Professor Drakulich received his Ph.D. in Sociology from the University of Washington, where he concentrated on a broad view of sociological criminology and deviance, as well as methodology through his association with the Center for Statistics and the Social Sciences.
His recent work focuses on three interrelated lines of research on questions related to race, ethnicity, inequality, and crime. The first examines social processes related to crime and its consequences across space—and in particular across neighborhoods or communities. A second line of research builds off the first by asking how people view crime, disorder, and social control processes within their community. Finally, a third line of research follows this line of thought beyond neighborhoods, examining how people view crime, control, and related policies more broadly.
Selected recent publications:
* Graduate student co-author.
Drakulich, Kevin M. and Kristin Rose*. 2013. “Being Male or Living with a Female: Fear for Partners by Sex and Sexual Orientation.” Journal of Interpersonal Violence. (Forthcoming; published online December 30, 2012).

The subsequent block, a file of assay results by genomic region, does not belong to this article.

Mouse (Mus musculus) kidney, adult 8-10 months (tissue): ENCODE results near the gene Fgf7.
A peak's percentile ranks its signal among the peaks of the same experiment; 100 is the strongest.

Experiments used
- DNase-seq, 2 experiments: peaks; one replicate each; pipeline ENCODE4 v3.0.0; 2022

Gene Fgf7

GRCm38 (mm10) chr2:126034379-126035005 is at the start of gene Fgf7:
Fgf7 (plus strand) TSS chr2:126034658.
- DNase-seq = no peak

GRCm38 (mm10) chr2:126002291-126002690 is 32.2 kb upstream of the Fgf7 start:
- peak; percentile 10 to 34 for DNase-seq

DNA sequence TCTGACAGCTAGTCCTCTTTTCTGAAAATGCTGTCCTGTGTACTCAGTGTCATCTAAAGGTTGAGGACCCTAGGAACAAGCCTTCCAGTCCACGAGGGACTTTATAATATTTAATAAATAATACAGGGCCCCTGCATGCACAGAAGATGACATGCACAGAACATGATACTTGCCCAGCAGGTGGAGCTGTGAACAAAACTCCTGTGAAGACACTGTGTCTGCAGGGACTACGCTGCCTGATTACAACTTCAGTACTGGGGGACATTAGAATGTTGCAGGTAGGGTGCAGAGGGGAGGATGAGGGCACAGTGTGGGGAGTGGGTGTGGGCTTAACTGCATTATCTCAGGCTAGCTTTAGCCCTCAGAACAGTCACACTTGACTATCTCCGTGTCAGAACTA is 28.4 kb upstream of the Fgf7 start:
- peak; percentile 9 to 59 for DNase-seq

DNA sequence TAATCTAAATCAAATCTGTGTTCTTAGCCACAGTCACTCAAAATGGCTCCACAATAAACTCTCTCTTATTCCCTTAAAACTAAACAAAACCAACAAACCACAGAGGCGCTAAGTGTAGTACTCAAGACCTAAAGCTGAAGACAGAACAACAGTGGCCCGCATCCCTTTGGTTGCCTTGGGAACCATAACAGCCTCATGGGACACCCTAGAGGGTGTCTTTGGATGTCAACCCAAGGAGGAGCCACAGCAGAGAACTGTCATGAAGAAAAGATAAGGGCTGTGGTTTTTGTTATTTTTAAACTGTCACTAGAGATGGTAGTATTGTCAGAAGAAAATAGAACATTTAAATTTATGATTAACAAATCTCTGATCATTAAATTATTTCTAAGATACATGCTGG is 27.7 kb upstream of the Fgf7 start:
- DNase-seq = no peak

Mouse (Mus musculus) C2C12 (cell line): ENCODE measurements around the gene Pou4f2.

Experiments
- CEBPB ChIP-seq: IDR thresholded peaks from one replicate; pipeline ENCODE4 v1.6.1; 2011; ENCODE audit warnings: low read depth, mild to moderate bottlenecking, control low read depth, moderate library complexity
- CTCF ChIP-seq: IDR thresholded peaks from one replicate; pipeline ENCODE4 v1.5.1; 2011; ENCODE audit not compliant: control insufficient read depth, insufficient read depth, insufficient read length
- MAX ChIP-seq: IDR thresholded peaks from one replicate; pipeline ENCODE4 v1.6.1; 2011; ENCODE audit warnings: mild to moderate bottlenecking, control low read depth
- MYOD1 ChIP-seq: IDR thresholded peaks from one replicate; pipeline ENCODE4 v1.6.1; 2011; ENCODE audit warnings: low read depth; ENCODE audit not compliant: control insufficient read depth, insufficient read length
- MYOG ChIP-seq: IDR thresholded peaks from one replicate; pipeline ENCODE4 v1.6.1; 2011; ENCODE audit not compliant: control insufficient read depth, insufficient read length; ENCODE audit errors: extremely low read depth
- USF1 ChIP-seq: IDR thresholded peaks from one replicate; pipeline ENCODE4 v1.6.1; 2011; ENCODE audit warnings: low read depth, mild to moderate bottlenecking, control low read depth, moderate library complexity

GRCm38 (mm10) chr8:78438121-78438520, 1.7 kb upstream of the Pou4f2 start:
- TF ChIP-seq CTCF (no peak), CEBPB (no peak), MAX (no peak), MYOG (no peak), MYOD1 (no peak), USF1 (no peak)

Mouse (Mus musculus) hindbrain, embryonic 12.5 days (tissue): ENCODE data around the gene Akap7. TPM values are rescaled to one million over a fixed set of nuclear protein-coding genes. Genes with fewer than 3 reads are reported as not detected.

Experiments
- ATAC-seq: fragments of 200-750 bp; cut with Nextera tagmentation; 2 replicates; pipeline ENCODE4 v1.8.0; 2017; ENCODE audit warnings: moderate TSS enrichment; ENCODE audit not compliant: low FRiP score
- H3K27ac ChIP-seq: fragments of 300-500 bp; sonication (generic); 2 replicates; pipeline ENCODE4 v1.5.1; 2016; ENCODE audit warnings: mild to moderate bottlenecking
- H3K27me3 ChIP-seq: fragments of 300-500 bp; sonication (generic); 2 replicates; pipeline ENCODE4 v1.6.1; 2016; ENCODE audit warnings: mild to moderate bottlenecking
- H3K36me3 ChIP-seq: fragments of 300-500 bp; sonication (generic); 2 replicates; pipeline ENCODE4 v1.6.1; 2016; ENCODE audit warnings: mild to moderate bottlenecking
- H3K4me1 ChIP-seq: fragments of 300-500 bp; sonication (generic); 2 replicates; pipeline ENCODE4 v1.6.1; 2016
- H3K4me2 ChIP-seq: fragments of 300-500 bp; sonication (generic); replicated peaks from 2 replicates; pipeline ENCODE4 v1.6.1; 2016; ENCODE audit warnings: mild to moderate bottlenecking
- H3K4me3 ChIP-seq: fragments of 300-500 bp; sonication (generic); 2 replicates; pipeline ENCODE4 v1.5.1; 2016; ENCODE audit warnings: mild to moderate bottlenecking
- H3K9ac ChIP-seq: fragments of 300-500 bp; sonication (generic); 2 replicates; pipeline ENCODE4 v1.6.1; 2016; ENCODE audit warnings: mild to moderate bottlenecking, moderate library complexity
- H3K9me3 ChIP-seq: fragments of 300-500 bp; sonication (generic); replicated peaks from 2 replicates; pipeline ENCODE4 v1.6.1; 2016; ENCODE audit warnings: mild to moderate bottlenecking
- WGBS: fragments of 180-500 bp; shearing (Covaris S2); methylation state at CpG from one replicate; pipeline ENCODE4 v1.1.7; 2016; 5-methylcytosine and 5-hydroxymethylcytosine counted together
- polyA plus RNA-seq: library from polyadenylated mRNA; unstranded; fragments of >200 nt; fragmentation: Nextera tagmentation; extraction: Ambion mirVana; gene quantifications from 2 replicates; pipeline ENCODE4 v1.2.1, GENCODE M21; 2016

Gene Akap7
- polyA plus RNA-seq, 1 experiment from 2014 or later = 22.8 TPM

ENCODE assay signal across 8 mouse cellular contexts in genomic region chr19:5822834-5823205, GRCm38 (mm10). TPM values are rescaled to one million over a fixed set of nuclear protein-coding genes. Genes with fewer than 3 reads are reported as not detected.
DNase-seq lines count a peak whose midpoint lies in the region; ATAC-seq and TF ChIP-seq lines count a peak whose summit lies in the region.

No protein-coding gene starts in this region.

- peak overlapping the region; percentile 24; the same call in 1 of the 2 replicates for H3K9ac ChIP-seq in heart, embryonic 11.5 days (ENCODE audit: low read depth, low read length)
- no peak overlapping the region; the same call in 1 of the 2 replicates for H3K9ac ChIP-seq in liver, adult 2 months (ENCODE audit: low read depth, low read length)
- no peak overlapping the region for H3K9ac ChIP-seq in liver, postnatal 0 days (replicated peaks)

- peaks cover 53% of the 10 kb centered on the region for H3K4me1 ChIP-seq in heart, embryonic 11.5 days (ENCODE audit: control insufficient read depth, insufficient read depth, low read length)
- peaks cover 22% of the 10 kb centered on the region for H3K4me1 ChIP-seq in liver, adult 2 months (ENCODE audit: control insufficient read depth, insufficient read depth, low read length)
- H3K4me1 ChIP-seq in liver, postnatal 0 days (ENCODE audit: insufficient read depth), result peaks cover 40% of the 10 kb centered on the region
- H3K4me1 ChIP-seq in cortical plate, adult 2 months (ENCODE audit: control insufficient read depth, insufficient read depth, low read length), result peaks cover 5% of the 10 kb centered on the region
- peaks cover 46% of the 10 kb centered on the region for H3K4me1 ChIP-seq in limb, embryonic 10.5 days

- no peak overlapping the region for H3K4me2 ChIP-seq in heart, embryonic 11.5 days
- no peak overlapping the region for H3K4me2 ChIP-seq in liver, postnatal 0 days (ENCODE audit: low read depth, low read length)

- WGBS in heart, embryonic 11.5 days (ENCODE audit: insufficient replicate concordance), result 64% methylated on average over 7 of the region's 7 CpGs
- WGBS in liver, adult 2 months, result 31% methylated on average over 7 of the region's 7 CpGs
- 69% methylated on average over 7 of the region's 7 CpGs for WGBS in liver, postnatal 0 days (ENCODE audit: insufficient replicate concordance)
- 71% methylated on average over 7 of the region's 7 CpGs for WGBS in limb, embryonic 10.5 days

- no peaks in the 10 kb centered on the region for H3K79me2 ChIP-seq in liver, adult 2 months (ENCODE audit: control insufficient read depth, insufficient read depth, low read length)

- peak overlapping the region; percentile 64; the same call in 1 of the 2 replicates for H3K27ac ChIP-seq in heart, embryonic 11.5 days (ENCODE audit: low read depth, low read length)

Drakulich, Kevin M. 2013. “Perceptions of the Local Danger Posed by Crime: Race, Disorder, Informal Control, and the Police.” Social Science Research 42: 611-32.
Drakulich, Kevin M. 2012. “Strangers, Neighbors, and Race: A Contact Model of Stereotypes and Racial Anxieties about Crime.” Race and Justice 2: 322-55.
Drakulich, Kevin M., Robert D. Crutchfield, Ross L. Matsueda, and Kristin Rose*. 2012. “Instability, Informal Control, and Criminogenic Situations: Community Effects of Returning Prisoners.” Crime, Law, and Social Change 57: 493-519.